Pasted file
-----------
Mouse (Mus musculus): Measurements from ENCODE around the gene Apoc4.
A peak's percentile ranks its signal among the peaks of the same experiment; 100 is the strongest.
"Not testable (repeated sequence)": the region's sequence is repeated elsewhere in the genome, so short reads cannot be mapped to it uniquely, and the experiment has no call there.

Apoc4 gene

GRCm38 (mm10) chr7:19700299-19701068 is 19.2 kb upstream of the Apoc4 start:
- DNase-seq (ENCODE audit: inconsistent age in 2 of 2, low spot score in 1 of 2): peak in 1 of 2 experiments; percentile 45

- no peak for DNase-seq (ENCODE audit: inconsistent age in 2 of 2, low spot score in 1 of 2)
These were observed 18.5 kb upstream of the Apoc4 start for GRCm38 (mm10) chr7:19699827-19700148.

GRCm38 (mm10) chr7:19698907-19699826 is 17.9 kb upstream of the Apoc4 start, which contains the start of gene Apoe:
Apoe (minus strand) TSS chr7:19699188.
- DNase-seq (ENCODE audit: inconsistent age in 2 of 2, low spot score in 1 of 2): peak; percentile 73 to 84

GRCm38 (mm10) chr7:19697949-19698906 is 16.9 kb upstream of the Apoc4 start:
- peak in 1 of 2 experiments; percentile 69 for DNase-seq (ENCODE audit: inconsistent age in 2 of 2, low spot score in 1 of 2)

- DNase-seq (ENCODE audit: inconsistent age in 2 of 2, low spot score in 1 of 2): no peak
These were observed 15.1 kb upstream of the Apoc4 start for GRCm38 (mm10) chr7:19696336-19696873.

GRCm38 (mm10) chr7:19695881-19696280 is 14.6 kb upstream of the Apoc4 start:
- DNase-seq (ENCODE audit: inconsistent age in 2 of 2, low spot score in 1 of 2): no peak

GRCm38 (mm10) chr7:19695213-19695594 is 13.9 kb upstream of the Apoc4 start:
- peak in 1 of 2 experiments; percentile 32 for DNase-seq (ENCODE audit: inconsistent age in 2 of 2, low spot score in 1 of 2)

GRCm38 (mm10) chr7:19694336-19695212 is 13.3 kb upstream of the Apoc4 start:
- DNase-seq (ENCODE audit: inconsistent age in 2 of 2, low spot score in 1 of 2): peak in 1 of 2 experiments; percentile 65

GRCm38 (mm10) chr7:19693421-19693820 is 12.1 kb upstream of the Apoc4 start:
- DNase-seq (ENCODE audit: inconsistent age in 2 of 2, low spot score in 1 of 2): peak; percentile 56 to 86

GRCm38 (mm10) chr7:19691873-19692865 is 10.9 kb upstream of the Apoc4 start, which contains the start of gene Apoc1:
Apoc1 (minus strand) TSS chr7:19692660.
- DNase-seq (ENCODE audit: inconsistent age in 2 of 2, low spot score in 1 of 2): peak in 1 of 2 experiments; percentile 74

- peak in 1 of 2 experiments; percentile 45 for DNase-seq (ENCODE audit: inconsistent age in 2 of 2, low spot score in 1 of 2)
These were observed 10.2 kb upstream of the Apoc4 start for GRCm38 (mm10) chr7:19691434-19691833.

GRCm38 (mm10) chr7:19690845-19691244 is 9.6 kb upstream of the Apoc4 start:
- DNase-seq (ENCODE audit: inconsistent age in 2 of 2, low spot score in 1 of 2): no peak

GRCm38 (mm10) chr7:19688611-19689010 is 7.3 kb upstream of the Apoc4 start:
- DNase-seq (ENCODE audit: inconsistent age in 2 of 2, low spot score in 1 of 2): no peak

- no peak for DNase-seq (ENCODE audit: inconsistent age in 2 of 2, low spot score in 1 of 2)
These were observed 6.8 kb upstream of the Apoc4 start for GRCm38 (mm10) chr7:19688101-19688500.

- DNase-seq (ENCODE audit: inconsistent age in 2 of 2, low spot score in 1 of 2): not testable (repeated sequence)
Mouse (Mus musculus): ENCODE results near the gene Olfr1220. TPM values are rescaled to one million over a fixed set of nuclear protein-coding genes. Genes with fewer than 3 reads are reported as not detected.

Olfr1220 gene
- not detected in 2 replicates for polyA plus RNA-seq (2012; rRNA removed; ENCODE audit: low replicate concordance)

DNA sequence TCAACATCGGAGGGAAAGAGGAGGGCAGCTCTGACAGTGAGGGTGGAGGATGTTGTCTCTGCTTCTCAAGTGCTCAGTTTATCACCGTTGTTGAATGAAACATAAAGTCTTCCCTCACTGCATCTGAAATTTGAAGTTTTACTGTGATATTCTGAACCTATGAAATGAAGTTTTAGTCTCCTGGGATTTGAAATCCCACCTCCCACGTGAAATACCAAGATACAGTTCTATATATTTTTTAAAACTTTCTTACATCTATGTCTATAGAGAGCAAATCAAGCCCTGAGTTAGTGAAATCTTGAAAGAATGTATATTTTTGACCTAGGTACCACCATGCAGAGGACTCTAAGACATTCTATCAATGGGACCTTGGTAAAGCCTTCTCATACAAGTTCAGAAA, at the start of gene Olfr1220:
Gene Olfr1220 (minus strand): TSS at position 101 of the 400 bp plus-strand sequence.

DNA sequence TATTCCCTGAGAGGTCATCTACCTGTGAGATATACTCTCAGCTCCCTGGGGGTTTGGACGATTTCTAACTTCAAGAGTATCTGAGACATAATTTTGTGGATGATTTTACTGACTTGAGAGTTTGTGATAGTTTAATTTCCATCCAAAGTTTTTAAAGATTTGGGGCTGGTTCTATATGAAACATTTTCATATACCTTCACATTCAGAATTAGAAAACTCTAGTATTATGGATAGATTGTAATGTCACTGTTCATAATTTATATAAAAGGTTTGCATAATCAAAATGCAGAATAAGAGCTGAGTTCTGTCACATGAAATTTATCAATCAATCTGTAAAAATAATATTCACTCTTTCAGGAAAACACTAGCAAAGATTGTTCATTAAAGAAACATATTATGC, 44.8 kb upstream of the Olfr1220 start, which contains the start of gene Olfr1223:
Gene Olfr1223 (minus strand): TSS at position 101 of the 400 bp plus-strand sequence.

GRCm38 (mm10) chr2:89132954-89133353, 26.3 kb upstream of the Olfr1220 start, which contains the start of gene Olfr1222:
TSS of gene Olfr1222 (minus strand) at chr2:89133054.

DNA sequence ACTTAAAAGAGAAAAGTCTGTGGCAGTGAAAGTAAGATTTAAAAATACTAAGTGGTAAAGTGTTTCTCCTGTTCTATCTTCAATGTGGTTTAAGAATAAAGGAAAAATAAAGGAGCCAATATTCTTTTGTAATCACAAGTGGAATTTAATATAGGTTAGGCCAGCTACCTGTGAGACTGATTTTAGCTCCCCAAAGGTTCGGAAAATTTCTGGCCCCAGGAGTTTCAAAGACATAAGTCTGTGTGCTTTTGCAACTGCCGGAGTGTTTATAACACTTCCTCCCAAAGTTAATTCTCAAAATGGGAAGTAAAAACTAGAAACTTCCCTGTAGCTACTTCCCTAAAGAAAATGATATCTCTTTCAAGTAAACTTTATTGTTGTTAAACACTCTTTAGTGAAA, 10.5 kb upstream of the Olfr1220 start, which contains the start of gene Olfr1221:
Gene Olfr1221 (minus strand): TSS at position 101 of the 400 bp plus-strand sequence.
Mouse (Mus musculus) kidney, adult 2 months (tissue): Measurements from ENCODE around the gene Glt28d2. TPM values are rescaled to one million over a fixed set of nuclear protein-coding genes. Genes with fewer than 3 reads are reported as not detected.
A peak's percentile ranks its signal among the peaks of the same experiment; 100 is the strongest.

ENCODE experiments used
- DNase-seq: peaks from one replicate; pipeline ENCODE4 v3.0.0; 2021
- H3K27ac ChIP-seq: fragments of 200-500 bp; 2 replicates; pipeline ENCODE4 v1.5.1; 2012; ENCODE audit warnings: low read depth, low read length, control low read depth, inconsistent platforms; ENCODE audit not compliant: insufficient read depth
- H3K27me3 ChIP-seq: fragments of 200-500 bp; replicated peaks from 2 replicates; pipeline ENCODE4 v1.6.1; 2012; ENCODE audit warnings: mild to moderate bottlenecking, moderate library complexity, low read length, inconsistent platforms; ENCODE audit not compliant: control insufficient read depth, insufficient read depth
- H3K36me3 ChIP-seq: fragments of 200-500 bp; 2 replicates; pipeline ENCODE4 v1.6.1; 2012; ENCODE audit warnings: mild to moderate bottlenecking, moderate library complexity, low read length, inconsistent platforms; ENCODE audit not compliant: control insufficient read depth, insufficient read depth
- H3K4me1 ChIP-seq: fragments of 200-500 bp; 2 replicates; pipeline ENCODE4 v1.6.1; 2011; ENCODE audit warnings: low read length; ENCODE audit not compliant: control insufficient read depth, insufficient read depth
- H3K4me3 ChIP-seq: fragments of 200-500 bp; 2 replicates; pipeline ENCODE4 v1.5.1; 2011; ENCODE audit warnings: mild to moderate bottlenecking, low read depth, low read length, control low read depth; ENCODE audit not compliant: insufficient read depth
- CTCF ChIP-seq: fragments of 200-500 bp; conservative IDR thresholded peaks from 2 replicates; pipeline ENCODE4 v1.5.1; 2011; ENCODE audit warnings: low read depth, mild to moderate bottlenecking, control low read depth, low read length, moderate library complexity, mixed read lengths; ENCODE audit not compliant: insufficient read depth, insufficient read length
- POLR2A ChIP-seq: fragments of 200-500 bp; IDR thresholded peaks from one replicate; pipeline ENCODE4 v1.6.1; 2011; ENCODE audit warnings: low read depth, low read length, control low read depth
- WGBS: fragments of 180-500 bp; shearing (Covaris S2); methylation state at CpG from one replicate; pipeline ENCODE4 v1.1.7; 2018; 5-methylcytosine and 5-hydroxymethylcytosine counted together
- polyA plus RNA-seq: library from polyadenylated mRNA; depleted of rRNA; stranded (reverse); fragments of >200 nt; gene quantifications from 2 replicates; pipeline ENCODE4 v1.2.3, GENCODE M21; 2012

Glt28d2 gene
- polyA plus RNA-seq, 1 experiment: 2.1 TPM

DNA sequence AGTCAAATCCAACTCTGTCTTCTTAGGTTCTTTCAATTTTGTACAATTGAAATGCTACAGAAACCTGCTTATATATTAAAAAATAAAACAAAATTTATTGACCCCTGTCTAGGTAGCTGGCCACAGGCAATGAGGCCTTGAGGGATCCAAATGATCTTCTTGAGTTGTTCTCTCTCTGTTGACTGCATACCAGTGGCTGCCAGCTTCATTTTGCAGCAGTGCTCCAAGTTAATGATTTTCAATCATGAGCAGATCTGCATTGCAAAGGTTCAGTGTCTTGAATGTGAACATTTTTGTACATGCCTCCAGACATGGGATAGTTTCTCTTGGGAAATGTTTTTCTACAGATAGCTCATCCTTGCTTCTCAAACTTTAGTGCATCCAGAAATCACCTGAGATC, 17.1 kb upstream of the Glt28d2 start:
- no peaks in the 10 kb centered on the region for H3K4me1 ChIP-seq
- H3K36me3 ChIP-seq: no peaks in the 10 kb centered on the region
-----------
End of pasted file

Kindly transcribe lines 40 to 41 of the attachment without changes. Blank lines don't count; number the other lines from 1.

Gene Olfr1220 (minus strand): TSS at position 101 of the 400 bp plus-strand sequence.

DNA sequence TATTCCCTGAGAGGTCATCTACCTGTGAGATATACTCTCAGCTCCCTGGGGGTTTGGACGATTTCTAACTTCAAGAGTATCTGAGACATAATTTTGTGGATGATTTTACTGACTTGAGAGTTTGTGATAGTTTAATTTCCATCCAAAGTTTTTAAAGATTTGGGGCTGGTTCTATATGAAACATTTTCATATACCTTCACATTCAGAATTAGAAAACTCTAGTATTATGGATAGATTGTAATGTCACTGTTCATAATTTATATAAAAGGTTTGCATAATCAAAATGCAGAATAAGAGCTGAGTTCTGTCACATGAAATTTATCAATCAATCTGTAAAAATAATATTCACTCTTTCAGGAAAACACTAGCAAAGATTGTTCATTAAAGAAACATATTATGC, 44.8 kb upstream of the Olfr1220 start, which contains the start of gene Olfr1223: